The low sales value in 1H2023 was due to “the properties hammered being of low quantum, mostly either below or just past the S$1 million mark. (Picture: Samuel Isaac Chua/The Edge Singapore)
The local property auction market successfully sold 11 properties over the first six months of this year. A research note published by Edmund Tie states that the total transaction value for the successfully auctioned properties was $15.2 million.
This was the lowest sales value recorded by the auction market since 1H2020, the onset of the Covid-19 pandemic, when only one property was sold for $0.94 million. It is also a significant drop of 59.7% compared to 2H2022 which recorded 17 sales worth $37.7 million.
According to Joy Tan, head of auction and sales at Edmund Tie, the low sales value in 1H2023 was due to “the properties hammered being of low quantum, mostly either below or just past the S$1 million mark. There was only one high-value transaction that was above S$5 million”.
The “high-value transaction” was for a three-storey semi-detached house on Vaughan Road that was transacted for $6.3 million. Furthermore, seven of the successful properties sold at auction were industrial properties, with the rest being three residential properties and an office property.
“Additionally, on the back of the high interest rates, the cooling measures announced in April and the overall uncertain macro environment, buyers have generally adopted a wait-and-see stance,” says Tan.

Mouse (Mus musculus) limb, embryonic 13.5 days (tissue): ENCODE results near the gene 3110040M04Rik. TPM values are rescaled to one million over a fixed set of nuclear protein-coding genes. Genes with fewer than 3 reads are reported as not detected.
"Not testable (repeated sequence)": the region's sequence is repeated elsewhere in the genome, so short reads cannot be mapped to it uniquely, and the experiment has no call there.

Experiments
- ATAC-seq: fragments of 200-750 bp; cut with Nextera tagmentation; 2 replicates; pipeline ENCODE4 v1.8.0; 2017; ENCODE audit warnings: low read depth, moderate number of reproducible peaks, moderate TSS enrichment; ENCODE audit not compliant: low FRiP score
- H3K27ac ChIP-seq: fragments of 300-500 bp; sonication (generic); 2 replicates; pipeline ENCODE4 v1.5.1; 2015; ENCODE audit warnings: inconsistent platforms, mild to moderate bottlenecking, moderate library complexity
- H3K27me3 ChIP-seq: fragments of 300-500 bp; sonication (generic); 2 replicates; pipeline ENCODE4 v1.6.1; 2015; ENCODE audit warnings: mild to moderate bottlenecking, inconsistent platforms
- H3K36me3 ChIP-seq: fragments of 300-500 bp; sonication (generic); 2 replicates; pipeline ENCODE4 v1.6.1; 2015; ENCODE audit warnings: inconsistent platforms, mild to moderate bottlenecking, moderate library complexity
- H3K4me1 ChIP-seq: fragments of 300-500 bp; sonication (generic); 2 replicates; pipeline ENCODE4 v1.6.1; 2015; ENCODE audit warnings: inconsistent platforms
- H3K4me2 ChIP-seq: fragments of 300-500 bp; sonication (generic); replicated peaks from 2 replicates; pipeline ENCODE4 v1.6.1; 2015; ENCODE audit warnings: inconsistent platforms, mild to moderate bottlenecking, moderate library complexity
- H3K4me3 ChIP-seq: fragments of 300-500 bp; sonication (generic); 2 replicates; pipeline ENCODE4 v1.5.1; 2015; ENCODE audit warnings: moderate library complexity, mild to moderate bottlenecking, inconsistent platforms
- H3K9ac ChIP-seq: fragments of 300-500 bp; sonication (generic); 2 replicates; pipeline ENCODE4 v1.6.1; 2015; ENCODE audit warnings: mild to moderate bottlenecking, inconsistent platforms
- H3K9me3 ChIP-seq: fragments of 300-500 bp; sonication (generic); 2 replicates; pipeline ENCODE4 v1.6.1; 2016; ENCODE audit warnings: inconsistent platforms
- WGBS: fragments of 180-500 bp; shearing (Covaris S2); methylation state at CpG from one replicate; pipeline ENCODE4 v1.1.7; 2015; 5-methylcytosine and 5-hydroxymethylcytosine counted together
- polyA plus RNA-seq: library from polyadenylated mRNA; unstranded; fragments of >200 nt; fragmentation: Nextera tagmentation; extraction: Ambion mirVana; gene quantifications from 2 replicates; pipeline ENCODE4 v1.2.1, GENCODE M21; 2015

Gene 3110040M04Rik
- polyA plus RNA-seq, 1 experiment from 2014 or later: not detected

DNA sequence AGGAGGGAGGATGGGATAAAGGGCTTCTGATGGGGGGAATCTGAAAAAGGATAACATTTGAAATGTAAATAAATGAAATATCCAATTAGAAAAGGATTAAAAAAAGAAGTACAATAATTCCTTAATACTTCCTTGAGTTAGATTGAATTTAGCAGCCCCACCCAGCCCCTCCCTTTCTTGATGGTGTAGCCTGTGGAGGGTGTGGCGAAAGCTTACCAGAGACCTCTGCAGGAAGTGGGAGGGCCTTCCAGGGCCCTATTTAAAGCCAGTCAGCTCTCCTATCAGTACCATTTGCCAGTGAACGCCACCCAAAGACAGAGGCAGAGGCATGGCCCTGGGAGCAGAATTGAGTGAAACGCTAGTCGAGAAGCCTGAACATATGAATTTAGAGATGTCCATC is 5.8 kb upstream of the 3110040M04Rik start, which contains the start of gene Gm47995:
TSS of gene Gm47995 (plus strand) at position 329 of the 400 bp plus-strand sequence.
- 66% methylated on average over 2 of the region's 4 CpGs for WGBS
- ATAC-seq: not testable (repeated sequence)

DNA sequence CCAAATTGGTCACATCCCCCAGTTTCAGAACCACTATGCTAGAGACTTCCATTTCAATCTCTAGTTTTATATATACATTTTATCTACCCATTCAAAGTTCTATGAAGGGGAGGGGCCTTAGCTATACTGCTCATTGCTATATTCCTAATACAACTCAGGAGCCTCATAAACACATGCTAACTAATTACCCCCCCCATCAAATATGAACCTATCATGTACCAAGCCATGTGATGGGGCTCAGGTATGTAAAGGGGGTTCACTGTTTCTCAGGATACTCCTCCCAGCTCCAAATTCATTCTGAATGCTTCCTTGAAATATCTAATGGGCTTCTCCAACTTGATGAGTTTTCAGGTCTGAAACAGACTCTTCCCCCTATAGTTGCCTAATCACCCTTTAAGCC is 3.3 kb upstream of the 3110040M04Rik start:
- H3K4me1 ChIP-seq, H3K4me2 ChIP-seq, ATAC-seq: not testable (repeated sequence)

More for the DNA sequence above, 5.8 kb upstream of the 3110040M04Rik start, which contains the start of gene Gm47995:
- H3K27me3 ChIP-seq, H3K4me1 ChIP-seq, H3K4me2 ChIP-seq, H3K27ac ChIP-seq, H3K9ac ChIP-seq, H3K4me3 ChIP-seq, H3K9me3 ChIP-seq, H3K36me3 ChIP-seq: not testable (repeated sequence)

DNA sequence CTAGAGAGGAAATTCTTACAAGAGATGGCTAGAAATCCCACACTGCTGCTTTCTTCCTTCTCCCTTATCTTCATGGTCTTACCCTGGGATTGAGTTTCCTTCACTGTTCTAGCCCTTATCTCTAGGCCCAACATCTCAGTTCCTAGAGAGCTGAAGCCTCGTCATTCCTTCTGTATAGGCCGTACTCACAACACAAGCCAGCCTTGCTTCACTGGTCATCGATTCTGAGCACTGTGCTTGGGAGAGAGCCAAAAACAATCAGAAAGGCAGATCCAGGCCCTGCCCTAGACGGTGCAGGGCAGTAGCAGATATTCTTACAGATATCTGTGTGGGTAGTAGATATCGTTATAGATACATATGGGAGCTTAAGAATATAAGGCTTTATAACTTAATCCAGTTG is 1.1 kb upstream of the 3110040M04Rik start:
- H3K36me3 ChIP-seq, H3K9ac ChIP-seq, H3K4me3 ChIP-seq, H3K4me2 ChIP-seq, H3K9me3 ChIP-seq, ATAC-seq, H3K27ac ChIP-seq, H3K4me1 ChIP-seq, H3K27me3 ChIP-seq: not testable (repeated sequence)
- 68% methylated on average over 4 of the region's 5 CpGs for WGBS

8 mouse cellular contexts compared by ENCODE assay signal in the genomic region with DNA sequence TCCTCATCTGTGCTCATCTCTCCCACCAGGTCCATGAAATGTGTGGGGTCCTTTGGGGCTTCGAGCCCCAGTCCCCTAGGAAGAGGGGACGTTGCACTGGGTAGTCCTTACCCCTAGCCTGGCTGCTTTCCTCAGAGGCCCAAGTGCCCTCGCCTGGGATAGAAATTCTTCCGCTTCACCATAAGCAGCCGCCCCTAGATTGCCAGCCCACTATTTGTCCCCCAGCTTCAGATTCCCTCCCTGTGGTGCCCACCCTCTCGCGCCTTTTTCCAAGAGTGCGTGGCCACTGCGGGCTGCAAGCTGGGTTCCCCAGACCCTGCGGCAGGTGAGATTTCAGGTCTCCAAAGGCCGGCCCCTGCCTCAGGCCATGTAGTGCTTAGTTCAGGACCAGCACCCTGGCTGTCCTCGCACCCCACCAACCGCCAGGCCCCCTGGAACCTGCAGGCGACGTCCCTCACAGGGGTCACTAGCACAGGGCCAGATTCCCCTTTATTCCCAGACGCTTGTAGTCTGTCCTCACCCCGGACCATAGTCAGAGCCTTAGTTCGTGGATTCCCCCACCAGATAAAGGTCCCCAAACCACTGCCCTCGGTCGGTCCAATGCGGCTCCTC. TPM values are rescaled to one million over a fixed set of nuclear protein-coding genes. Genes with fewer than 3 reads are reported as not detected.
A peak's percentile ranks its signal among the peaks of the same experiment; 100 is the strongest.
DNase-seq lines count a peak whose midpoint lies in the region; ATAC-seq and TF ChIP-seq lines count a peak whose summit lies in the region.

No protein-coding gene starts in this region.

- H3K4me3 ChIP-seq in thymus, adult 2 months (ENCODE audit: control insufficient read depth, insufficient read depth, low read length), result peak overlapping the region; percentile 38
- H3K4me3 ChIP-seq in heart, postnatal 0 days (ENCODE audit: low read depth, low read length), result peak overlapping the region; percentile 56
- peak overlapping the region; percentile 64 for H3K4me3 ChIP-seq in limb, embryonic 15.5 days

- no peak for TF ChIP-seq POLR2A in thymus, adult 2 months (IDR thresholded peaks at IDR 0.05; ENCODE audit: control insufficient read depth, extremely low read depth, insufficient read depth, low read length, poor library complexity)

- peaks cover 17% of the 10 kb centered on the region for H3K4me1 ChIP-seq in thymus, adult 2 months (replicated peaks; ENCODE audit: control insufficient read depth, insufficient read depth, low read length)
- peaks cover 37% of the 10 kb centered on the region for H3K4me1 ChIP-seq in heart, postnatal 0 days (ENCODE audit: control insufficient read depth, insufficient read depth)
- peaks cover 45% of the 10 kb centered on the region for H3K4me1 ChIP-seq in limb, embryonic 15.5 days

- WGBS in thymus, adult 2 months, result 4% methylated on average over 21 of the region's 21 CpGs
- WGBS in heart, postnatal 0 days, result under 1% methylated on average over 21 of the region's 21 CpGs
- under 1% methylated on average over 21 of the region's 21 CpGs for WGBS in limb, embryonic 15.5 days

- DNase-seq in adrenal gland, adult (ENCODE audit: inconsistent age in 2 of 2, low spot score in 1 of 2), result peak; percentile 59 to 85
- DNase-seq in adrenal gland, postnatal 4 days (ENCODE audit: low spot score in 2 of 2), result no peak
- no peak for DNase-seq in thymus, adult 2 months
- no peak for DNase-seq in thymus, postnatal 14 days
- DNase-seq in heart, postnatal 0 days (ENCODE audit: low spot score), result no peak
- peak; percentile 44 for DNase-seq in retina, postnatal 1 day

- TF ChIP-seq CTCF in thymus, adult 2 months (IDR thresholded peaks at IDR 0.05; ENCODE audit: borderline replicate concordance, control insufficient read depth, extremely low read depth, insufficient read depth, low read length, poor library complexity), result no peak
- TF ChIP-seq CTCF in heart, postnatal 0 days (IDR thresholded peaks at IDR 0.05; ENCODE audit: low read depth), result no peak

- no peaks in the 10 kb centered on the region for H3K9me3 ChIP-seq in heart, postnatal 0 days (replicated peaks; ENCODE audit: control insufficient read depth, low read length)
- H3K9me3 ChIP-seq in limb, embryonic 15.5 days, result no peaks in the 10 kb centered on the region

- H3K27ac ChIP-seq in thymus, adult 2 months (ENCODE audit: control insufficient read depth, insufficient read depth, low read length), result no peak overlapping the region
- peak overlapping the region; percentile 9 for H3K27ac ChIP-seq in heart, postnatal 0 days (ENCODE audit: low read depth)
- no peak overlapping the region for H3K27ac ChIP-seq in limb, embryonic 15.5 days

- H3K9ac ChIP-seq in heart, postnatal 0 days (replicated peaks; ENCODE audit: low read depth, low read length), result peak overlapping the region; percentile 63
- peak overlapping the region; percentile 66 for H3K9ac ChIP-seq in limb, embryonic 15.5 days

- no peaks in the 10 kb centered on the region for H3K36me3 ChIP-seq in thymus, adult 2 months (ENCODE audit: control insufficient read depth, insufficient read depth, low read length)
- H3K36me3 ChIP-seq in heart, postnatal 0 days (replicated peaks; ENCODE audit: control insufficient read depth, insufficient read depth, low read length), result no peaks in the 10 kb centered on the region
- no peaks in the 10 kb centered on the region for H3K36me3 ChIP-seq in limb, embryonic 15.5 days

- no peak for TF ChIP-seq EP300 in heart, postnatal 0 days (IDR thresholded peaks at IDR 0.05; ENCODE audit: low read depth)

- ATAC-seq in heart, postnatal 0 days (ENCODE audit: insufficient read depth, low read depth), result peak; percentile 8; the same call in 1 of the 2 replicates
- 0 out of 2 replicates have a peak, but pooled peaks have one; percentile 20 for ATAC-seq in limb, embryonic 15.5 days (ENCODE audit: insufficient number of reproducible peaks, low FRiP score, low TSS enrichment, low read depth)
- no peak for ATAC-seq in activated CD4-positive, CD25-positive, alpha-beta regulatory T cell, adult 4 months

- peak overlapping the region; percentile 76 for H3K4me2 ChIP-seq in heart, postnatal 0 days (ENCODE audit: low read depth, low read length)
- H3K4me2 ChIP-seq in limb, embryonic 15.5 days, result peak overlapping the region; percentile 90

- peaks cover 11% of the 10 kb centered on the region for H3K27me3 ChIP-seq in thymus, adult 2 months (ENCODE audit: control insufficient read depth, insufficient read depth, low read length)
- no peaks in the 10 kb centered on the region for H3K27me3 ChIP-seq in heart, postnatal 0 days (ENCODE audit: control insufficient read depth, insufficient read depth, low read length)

She adds that over the past few months, investors are displaying a growing acceptance towards leasehold properties with shorter remaining lease tenures of typically 30 to 60 years. “This is likely due to investors’ higher risk tolerance, as financial markets remain volatile, and a noticeable preference shift to alternative investment opportunities.”
Cognisant of the upcoming new private residential projects set to hit the market over the next few quarters, potential buyers are holding back on their purchases, says Tan, adding that external factors such as fears of an impending recession and higher interest rates are also impacting sales.
Looking ahead, she expects to see mortgage listings pick up only in 2024, given the time lag between banks repossessing properties and putting them up for auction. She also expects commercial listings to garner more buying interest. “Given that commercial transactions will not incur additional buyer’s stamp duty and with the increase in family offices in Singapore, well-priced office listings will also likely be highly sought after,” she says.